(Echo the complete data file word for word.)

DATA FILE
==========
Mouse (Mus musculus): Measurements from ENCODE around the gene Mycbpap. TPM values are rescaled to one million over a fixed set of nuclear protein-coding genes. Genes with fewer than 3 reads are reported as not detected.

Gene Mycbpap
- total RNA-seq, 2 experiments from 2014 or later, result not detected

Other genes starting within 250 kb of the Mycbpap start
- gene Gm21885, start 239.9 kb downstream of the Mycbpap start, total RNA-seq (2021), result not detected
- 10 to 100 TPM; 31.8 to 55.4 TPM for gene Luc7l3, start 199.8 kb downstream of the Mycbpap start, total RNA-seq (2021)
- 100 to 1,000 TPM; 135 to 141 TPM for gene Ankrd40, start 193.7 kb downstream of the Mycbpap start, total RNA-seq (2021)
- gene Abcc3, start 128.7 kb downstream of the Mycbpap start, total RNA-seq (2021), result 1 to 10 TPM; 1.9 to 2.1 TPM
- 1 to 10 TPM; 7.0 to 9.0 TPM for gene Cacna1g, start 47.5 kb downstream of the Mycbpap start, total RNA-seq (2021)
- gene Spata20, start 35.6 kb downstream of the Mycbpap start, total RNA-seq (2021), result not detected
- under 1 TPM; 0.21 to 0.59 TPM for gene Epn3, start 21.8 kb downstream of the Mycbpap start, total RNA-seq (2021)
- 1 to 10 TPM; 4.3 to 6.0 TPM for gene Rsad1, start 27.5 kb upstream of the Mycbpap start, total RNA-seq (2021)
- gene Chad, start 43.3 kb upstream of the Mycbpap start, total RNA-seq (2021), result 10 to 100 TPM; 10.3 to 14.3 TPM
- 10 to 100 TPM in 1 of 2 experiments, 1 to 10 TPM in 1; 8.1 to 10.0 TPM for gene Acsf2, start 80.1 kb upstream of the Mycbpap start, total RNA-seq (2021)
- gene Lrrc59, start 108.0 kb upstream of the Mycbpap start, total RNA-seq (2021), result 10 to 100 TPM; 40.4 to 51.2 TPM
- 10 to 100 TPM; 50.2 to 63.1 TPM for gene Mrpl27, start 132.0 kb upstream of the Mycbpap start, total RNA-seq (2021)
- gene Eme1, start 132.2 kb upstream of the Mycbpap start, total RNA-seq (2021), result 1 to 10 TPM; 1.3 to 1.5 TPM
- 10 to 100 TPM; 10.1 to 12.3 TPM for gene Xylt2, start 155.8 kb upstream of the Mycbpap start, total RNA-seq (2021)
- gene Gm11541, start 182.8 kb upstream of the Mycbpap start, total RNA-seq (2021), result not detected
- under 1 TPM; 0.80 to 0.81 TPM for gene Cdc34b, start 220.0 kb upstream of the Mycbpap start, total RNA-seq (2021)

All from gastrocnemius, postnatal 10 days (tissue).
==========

Mouse (Mus musculus): Measurements from ENCODE around the gene Mycbpap. TPM values are rescaled to one million over a fixed set of nuclear protein-coding genes. Genes with fewer than 3 reads are reported as not detected.

Gene Mycbpap
- total RNA-seq, 2 experiments from 2014 or later, result not detected

Other genes starting within 250 kb of the Mycbpap start
- gene Gm21885, start 239.9 kb downstream of the Mycbpap start, total RNA-seq (2021), result not detected
- 10 to 100 TPM; 31.8 to 55.4 TPM for gene Luc7l3, start 199.8 kb downstream of the Mycbpap start, total RNA-seq (2021)
- 100 to 1,000 TPM; 135 to 141 TPM for gene Ankrd40, start 193.7 kb downstream of the Mycbpap start, total RNA-seq (2021)
- gene Abcc3, start 128.7 kb downstream of the Mycbpap start, total RNA-seq (2021), result 1 to 10 TPM; 1.9 to 2.1 TPM
- 1 to 10 TPM; 7.0 to 9.0 TPM for gene Cacna1g, start 47.5 kb downstream of the Mycbpap start, total RNA-seq (2021)
- gene Spata20, start 35.6 kb downstream of the Mycbpap start, total RNA-seq (2021), result not detected
- under 1 TPM; 0.21 to 0.59 TPM for gene Epn3, start 21.8 kb downstream of the Mycbpap start, total RNA-seq (2021)
- 1 to 10 TPM; 4.3 to 6.0 TPM for gene Rsad1, start 27.5 kb upstream of the Mycbpap start, total RNA-seq (2021)
- gene Chad, start 43.3 kb upstream of the Mycbpap start, total RNA-seq (2021), result 10 to 100 TPM; 10.3 to 14.3 TPM
- 10 to 100 TPM in 1 of 2 experiments, 1 to 10 TPM in 1; 8.1 to 10.0 TPM for gene Acsf2, start 80.1 kb upstream of the Mycbpap start, total RNA-seq (2021)
- gene Lrrc59, start 108.0 kb upstream of the Mycbpap start, total RNA-seq (2021), result 10 to 100 TPM; 40.4 to 51.2 TPM
- 10 to 100 TPM; 50.2 to 63.1 TPM for gene Mrpl27, start 132.0 kb upstream of the Mycbpap start, total RNA-seq (2021)
- gene Eme1, start 132.2 kb upstream of the Mycbpap start, total RNA-seq (2021), result 1 to 10 TPM; 1.3 to 1.5 TPM
- 10 to 100 TPM; 10.1 to 12.3 TPM for gene Xylt2, start 155.8 kb upstream of the Mycbpap start, total RNA-seq (2021)
- gene Gm11541, start 182.8 kb upstream of the Mycbpap start, total RNA-seq (2021), result not detected
- under 1 TPM; 0.80 to 0.81 TPM for gene Cdc34b, start 220.0 kb upstream of the Mycbpap start, total RNA-seq (2021)

All from gastrocnemius, postnatal 10 days (tissue).